If you’re a non-smoker, inhaling someone else’s secondhand smoke is a disgusting and, unfortunately, sometimes unavoidable part of daily life. Sure, the ban on smoking in enclosed public places and workplaces in the UK has undoubtedly curtailed the problem of passive smoking, but nevertheless it is still an issue.
In fact, the ban has now been extended to cover people who smoke in vehicles carrying children, even if the windows are open or sunroof down; a fact that further emphasises the focus being placed on tackling secondhand smoke inhalation.
Unfortunately, another equally serious health risk – workplace stress – gets far less attention, but that could change going forward thanks to a new study by researchers at Harvard Business School and Stanford University.
The academics analysed evidence from 228 separate studies and found that work-related stress is as bad for health as secondhand smoke. High job demands increased the chances of an individual being diagnosed with an illness by a doctor by 35%. Whereas long working hours increased the chances of early death by almost 20%.
However, the biggest stressor by far was the worry that you might soon lose your job. That was linked to a 50% greater risk of poor physical and mental health.
Perhaps the most eye-opening finding the team made was how closely the health outcomes of work stressors compare to secondhand smoke exposure.
“The health effects of secondhand smoke exposure are widely viewed as sufficiently large to warrant regulatory intervention. For example, secondhand smoke is recognised as a carcinogen, and smoking in enclosed public places, including workspaces, is banned in many states in the US and in many other countries.
Study Hoping to Raise Awareness of Workplace Stress
“The results of our meta-analysis show that workplace stressors generally increased the odds of poor health outcomes to approximately the same extent as exposure to secondhand smoke,” said the report.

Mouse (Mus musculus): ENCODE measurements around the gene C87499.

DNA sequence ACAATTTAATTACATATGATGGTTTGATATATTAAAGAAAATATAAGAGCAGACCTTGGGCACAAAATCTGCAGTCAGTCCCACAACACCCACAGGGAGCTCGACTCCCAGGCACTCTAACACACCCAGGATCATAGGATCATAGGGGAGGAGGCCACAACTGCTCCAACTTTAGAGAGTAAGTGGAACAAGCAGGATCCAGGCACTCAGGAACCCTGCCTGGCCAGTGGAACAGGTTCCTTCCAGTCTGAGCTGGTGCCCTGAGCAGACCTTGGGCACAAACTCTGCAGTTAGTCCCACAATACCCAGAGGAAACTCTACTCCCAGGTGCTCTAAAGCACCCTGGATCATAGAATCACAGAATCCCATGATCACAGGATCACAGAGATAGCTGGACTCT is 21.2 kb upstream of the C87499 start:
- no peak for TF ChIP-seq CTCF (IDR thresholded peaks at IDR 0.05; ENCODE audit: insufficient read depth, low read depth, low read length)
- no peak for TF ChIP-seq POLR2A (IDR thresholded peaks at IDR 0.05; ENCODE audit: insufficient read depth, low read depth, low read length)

Study co-author Joel Goh of Harvard Business School said that he hoped the researchers’ findings would raise awareness about the issue of workplace stress and help companies think about the ways in which they manage their employees.
He added that while longer working hours and demanding faster work may seem like obvious ways to increase productivity, that might not always be the case.
Goh believes that in addition to promoting better health behaviours, such as increasing exercise and cutting down on smoking, employers should encourage working practices that reduce job-induced stress.
For example, limiting working hours, reducing shift work and unpredictable shifts, and encouraging job flexibility to improve work-life balances were all cited by the research team as possible steps employers could take to address stress among their workforce.
They also warned that unless stress in the workplace is more rigorously measured and steps are taken to combat it, other healthcare initiatives designed to improve peoples’ lives and their health could be limited in their effectiveness.
The researchers’ findings were published in the journal Behavioral Science & Policy Association.
Employee health and well-being and managing absenteeism are areas that are sometimes overlooked by employers. We can help give employers the tools to do this efficiently and effectively. There are many policies in the healthcare market which offer cost effective ways of ensuring your employees are getting the assistance they require and make sure the employer is carrying out their duty of care. Engaging with your employees in this way creates a happier workforce which should result in a more productive workforce.
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